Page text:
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An interview of the directors of Dead End
| A Film by
Jean-Baptiste Andrea & Fabrice Canepa
A mysterious woman in white appears from the forest, spreading death in her wake. Road signs indicate a town that can never be reached. As mile follows endless mile, an uncontrollable dread seizes the Harringtons, who henceforth have only one desperate desire: to get off the road. The nightmare has begun.
| What the Directors said
Dead End is a supernatural thriller, which evokes an experience, which with we are all familiar - the family outing. The Harringtons are an ordinary family, anyone can identify with them. But what is hiding behind their surface normality?
This is what Dead End explores. Rather than focusing on the killer, the mysterious woman in white, the film concentrates on how the victims react, how their secrets and frustrations emerge, how their facade cracks, before crumbling entirely.
We have all experienced these petty arguments, the insults and squabbles common to all families. It's a lack of communication between people, even those who are closest, that lies at the heart of Dead End. The Harrringtons, caught up in a nightmare, are forced to acknowledge the yawning gulf that has opened up between each of them, and which it is too late to close.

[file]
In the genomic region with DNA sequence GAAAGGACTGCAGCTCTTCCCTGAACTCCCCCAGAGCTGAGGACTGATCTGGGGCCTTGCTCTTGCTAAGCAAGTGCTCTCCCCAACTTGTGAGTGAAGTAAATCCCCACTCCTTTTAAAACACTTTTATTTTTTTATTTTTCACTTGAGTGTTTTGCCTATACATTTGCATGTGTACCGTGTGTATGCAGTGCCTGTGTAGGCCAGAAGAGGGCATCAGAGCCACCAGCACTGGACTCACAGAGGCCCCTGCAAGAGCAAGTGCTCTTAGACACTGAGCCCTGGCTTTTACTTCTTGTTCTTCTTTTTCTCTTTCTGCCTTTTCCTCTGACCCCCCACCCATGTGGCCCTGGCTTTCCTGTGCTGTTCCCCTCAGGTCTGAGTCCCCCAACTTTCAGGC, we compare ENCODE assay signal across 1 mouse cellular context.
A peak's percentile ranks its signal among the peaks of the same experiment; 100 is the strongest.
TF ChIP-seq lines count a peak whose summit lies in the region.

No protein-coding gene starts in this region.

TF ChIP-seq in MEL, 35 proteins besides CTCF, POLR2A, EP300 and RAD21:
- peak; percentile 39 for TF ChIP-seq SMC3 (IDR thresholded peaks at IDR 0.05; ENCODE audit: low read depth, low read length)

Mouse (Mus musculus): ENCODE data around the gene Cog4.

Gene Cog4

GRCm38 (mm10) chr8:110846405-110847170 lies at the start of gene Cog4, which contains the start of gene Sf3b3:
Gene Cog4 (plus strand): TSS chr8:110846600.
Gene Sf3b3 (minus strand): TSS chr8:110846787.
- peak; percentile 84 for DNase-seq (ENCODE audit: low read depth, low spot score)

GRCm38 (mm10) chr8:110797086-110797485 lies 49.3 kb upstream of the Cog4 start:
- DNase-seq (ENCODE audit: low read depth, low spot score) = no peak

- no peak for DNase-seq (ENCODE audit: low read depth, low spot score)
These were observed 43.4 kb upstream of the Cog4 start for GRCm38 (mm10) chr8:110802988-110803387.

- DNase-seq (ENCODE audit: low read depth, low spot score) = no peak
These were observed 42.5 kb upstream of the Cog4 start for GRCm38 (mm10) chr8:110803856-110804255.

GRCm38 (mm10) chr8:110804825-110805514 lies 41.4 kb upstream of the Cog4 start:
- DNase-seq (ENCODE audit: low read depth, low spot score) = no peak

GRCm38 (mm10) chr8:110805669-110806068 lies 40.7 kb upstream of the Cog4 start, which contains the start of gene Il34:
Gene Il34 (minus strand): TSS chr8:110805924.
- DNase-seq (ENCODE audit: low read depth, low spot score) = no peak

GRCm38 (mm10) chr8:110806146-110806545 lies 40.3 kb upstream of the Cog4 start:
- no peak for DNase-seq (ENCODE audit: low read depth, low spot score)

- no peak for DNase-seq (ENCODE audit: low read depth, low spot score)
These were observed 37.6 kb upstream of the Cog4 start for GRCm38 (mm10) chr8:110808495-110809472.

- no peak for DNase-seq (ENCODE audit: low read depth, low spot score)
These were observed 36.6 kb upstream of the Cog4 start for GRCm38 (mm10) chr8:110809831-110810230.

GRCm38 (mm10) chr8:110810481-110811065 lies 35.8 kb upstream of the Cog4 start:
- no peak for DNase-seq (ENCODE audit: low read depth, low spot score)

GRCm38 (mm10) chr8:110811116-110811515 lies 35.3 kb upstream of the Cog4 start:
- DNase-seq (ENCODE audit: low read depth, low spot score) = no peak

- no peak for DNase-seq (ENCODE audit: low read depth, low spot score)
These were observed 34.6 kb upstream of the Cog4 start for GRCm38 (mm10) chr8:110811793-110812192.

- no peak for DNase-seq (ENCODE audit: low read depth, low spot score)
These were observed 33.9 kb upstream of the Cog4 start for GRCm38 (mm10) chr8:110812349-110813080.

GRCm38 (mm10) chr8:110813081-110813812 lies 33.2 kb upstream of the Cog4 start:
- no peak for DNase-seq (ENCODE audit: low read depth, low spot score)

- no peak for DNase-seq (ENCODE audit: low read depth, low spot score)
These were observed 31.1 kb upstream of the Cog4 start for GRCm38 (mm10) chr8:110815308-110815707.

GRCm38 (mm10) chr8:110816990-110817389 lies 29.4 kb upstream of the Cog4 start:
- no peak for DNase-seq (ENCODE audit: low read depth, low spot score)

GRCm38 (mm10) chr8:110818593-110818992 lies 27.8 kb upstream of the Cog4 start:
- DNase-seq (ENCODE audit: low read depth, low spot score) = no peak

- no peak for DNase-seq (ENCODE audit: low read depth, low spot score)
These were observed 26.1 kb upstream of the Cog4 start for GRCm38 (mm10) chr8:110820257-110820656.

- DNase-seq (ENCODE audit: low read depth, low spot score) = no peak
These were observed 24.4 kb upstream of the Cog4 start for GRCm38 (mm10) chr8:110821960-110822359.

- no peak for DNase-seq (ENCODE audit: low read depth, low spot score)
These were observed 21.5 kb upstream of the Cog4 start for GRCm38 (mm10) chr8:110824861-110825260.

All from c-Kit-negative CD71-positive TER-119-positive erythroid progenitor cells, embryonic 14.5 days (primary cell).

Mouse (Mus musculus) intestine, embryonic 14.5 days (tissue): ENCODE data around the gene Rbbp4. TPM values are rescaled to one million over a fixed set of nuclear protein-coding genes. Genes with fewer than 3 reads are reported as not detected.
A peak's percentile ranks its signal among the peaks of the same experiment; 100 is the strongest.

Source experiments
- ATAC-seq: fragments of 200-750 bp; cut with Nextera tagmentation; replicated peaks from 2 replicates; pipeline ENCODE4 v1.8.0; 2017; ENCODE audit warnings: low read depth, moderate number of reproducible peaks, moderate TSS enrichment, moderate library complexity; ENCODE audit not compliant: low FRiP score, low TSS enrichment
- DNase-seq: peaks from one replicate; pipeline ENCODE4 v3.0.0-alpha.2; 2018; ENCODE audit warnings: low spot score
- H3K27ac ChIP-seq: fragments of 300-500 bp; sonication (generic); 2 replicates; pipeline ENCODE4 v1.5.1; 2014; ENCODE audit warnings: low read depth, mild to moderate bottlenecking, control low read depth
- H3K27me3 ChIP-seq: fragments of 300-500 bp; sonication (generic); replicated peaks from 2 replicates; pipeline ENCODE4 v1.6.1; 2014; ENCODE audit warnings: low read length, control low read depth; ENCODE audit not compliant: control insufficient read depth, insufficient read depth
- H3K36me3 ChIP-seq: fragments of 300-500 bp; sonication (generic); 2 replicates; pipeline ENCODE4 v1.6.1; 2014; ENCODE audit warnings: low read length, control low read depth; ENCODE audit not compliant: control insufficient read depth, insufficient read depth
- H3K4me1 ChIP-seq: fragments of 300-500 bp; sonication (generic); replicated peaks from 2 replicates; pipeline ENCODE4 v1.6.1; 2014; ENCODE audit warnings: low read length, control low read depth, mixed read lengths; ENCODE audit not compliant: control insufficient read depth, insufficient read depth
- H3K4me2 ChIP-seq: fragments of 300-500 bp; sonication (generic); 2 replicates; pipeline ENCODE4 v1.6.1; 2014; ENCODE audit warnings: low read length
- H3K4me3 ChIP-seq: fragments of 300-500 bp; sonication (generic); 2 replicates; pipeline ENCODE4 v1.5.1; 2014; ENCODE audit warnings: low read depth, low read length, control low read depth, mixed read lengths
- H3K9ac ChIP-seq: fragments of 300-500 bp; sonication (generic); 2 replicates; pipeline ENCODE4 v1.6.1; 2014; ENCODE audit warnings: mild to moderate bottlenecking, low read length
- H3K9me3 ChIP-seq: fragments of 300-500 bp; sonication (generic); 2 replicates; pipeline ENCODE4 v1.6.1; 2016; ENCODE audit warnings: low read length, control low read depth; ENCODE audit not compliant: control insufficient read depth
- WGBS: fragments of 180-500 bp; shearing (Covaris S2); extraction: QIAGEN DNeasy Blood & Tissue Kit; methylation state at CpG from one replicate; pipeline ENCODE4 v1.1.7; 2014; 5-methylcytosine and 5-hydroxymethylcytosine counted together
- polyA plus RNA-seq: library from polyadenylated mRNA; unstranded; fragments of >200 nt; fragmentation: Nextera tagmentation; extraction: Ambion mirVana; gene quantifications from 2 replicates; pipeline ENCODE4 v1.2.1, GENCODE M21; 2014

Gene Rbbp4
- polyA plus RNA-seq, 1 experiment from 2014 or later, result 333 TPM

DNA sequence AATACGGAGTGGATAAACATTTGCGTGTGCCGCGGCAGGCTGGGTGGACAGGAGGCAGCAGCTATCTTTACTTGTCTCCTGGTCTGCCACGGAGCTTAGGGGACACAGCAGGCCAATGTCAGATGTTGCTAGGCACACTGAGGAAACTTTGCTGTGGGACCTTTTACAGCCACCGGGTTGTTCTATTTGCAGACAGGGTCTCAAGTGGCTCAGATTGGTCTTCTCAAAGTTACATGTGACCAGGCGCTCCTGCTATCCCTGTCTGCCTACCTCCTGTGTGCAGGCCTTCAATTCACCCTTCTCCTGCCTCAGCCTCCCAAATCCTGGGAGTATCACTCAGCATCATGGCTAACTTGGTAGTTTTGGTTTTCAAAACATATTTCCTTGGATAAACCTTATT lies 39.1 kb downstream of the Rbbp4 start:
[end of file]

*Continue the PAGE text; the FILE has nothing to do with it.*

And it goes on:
Fear, panic, hysteria - but also tenderness black humour, defiance. The Harringtons will never have lived so intensely as when they're about to die!
| INTERVIEW WITH JEAN-BAPTISTE ANDR�A & FABRICE CAN�PA
Can you tell us how the project came about?
FC We met in 1995 when I finished business school. We began by setting up a production company for documentaries - fiction came later.
What was it that interested you in the material?
| What was it that interested you in the material?
JBA Push a horrible situation to its furthest limit, and you often end up with laughter. A sick laughter perhaps, an uneasy laughter, but laughter all the same. Just as love and hate are linked. It's these powerful, apparently contradictory emotions, and the point where they meet, that interested us. We also decided to keep the gore effects to a minimum. What you don't show is generally more effective, more powerful, because the viewer's imagination fills in the gaps, always suggesting the absolute worst.
Did the circumstances of the production have any effect on the script?
FC And we wrote the film to fit a small budget. In this way the script was adapted to the conditions of the production.
| The film has tremendous energy, as if made in one piece. Tell us about the shoot? Was there a lot of improvisation?
JBA We were prepared to shoot the film on DV in French for six thousand Euros. To have shot it on 35 mm, with three weeks of filming in English and in the United States... it's a real fairytale! Even if that's a very short schedule for a feature! The improvisation largely took place during rehearsals, to create a coherent existence for this family even before shooting began. And sometimes, on the set, the actors behaved like a real family, even off camera! It was crazy.